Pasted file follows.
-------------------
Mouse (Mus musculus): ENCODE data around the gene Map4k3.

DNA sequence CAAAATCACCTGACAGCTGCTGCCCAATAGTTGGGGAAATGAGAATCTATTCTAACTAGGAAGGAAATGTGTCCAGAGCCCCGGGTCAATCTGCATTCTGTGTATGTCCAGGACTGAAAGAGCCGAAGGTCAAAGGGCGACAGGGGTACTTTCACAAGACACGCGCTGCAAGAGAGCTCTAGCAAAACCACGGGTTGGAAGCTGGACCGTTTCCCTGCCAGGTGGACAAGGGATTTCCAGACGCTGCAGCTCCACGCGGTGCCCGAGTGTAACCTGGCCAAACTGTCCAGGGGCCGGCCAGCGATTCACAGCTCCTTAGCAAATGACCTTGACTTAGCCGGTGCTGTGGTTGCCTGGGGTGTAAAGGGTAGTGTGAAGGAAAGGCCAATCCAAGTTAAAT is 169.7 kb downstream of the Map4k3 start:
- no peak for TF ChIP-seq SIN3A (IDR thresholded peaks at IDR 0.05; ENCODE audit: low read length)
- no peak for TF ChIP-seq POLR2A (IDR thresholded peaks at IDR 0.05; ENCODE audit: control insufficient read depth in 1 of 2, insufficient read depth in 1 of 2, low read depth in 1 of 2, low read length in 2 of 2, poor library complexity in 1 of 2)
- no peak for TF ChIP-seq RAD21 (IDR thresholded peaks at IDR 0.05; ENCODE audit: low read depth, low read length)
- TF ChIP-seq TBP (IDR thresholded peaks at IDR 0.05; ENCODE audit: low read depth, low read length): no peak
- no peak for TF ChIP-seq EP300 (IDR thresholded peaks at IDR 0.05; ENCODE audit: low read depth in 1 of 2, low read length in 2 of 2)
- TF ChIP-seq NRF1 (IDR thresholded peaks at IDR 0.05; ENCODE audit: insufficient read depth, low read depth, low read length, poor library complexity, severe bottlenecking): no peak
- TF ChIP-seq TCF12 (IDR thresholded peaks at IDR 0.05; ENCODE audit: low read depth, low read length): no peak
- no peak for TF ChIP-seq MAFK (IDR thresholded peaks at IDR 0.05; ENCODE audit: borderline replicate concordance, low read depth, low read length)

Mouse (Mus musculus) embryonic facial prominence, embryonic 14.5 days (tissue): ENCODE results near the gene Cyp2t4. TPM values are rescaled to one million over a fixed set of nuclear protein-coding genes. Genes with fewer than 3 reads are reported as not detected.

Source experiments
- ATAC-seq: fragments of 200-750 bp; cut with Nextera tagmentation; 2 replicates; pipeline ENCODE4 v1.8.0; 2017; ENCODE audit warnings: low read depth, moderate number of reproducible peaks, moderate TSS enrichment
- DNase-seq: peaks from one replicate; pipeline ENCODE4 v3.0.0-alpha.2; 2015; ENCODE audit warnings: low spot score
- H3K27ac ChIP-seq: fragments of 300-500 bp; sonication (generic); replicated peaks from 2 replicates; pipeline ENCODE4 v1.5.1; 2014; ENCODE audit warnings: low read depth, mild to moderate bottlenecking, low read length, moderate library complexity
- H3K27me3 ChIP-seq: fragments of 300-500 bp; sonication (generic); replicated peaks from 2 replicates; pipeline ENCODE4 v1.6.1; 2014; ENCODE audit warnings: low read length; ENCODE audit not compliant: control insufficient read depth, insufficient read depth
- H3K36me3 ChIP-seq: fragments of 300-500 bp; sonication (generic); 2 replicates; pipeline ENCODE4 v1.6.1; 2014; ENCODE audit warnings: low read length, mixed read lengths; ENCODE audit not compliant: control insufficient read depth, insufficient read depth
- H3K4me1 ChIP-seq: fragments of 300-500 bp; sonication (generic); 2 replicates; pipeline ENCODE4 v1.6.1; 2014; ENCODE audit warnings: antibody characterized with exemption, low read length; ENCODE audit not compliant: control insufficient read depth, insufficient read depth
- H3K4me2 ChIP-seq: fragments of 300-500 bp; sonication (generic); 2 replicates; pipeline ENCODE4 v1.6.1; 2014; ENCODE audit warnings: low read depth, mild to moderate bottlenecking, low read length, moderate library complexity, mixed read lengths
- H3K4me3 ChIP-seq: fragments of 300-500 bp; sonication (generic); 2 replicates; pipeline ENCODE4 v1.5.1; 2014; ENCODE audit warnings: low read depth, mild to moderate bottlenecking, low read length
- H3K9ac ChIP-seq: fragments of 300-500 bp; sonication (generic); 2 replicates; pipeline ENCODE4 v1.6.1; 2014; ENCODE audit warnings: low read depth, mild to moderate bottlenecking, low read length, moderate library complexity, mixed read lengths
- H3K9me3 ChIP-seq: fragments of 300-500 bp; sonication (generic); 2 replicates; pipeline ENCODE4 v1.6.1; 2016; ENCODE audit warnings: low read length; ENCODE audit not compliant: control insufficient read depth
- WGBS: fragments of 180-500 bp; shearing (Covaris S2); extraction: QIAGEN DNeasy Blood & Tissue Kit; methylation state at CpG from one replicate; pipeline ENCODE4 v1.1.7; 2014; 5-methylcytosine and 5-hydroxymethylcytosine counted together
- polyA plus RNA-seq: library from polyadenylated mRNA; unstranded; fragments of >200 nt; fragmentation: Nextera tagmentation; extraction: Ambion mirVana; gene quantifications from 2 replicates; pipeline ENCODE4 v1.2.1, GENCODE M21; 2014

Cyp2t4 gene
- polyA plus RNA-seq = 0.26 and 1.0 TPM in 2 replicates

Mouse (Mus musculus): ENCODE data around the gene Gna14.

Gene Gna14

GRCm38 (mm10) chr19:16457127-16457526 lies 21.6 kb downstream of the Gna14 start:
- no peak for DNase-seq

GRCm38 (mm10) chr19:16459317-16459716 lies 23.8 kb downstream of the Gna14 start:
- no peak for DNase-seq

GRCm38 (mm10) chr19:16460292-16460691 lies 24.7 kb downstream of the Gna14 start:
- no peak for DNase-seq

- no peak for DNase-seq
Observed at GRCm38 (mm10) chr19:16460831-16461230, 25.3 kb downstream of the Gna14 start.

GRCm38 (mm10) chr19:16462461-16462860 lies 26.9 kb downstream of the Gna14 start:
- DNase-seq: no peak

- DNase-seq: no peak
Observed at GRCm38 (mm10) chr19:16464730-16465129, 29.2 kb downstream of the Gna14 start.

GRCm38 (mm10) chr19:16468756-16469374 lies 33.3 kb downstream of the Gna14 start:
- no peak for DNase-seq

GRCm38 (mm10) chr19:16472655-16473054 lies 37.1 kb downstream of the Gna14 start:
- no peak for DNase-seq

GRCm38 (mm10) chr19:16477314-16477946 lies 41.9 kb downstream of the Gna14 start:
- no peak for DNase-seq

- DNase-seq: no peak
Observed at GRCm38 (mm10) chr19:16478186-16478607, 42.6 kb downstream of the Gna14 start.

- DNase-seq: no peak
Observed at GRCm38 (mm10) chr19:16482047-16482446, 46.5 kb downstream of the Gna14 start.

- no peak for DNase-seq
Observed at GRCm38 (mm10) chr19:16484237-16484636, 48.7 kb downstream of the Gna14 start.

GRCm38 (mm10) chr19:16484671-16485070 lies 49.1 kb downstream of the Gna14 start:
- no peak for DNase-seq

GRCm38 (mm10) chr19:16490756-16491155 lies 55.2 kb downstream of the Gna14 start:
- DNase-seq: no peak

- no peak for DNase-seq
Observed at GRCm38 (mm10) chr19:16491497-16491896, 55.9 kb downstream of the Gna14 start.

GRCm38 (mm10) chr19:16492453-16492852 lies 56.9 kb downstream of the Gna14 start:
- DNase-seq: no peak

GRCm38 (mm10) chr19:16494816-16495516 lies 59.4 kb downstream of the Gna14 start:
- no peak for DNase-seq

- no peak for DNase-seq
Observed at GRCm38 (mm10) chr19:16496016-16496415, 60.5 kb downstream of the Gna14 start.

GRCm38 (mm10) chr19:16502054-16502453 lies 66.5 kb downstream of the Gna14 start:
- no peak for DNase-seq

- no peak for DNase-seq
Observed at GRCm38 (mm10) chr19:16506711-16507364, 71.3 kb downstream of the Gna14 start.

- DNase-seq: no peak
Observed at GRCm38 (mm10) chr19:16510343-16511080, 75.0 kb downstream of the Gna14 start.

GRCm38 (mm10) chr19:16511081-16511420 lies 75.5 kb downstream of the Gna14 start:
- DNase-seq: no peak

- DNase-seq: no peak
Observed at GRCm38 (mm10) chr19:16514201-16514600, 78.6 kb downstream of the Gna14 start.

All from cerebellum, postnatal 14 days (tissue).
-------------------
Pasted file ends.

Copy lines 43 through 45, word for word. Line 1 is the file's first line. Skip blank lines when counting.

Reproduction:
GRCm38 (mm10) chr19:16472655-16473054 lies 37.1 kb downstream of the Gna14 start:
- no peak for DNase-seq

GRCm38 (mm10) chr19:16477314-16477946 lies 41.9 kb downstream of the Gna14 start: